SEATTLE -- University of Washington scientists have found that snow in the Cascade passes melts more quickly under trees than it does in the open.

The team used thermal imaging and data storage devices to measure temperature and snowmelt rates in both areas and found that heat generated from trees outweighs the affects of sunshine.

The information could be very important in guiding Seattle Public Utilities and other municipal water suppliers in their management of forests in their watersheds. It could also help timber companies plan best for replanting after harvests.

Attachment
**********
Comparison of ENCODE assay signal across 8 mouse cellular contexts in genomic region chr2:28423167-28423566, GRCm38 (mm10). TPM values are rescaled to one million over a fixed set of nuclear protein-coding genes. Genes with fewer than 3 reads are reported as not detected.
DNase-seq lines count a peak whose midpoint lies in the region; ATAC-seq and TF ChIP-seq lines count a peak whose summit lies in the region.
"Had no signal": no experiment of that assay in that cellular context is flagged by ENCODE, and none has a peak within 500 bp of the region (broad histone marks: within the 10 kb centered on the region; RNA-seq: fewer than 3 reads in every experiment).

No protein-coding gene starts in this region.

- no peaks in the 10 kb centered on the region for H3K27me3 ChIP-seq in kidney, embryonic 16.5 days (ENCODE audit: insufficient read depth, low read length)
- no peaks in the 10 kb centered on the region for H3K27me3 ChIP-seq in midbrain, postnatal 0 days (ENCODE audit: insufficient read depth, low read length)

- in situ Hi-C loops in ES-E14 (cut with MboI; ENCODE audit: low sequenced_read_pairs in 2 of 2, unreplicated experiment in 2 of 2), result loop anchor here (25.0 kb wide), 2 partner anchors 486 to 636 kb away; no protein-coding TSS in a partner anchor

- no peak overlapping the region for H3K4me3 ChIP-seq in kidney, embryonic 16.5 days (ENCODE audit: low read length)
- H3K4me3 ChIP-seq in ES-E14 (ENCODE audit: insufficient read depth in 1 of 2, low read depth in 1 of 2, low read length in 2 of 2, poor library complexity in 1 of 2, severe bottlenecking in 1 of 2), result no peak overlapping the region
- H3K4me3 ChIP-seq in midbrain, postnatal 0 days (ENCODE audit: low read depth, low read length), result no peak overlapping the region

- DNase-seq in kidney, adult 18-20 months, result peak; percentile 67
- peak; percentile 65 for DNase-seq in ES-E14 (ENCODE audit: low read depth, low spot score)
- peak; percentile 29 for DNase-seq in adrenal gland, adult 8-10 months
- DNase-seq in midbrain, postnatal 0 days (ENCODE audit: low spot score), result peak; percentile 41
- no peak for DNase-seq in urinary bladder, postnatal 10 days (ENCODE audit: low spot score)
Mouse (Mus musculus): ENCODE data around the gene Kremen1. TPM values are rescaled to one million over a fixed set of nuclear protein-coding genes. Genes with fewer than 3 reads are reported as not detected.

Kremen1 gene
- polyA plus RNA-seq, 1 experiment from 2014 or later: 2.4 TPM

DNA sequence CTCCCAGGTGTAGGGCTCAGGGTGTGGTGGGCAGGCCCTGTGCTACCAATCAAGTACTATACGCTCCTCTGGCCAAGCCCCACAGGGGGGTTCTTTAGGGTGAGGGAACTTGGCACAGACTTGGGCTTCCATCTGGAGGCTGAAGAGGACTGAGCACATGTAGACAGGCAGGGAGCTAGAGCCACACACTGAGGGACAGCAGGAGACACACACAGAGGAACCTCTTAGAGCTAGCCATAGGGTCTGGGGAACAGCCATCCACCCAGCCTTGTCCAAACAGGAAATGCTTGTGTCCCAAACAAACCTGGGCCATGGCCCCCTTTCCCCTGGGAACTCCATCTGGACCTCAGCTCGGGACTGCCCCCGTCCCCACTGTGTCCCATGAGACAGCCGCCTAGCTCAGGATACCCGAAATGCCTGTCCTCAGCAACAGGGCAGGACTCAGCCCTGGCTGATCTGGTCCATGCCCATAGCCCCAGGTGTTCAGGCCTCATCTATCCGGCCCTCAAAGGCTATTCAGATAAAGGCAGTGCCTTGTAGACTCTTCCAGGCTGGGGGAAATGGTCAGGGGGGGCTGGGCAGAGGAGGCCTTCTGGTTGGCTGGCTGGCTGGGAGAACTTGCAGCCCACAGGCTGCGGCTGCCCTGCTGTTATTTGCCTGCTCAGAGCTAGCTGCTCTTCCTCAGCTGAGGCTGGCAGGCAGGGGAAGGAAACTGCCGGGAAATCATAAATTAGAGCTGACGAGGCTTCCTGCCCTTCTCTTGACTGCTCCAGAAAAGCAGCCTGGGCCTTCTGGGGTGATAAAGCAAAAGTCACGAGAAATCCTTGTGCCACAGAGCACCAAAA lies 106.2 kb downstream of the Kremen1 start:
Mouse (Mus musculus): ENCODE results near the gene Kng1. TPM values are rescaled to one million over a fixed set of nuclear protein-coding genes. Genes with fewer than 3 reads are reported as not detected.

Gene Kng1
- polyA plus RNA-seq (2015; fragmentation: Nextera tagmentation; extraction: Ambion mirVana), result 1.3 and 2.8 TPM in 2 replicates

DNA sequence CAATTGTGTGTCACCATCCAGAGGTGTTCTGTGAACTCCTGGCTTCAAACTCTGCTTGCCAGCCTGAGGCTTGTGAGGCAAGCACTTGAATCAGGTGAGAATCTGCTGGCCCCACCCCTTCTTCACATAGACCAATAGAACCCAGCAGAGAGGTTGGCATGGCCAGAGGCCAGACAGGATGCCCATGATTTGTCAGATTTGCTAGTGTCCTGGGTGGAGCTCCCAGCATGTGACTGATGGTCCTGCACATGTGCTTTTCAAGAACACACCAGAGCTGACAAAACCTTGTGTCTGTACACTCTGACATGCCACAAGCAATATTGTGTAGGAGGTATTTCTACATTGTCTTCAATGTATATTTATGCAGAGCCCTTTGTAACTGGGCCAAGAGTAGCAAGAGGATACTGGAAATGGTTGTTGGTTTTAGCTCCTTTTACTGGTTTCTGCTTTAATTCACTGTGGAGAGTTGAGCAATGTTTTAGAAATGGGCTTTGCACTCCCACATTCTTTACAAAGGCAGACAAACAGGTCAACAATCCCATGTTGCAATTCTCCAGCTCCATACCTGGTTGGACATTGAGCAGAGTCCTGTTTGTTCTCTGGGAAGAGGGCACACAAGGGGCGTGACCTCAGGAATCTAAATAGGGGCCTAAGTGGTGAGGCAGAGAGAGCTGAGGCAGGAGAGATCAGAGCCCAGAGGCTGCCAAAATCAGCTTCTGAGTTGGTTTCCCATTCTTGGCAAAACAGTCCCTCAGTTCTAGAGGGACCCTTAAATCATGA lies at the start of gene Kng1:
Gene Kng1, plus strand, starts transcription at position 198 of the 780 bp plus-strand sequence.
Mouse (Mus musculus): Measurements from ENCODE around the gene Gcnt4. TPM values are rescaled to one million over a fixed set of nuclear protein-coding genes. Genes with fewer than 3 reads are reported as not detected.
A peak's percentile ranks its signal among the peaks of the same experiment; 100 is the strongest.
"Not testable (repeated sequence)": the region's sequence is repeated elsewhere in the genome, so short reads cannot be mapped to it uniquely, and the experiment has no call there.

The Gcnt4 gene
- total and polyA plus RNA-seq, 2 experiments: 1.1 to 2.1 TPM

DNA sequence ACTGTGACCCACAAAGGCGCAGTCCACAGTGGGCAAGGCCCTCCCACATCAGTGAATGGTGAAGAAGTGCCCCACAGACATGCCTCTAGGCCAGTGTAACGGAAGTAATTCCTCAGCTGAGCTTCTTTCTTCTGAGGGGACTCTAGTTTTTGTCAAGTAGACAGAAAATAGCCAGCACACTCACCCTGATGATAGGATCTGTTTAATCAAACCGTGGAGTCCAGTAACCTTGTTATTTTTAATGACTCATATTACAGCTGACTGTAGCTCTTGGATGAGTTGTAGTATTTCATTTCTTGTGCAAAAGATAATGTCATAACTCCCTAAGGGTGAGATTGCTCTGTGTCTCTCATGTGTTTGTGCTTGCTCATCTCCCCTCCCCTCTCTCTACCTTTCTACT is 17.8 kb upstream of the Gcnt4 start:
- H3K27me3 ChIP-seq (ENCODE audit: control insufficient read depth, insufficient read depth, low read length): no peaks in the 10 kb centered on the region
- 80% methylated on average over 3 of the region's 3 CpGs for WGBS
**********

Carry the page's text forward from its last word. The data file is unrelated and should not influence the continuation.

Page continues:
The researchers said the trees absorb heat during the day and transfer it to the surrounding snow and that is why so called tree wells form at the base of trees. The ground under open snow stays colder longer so there is less transfer of heat to the snow.

Read more on the

University of Washington snow melt study.

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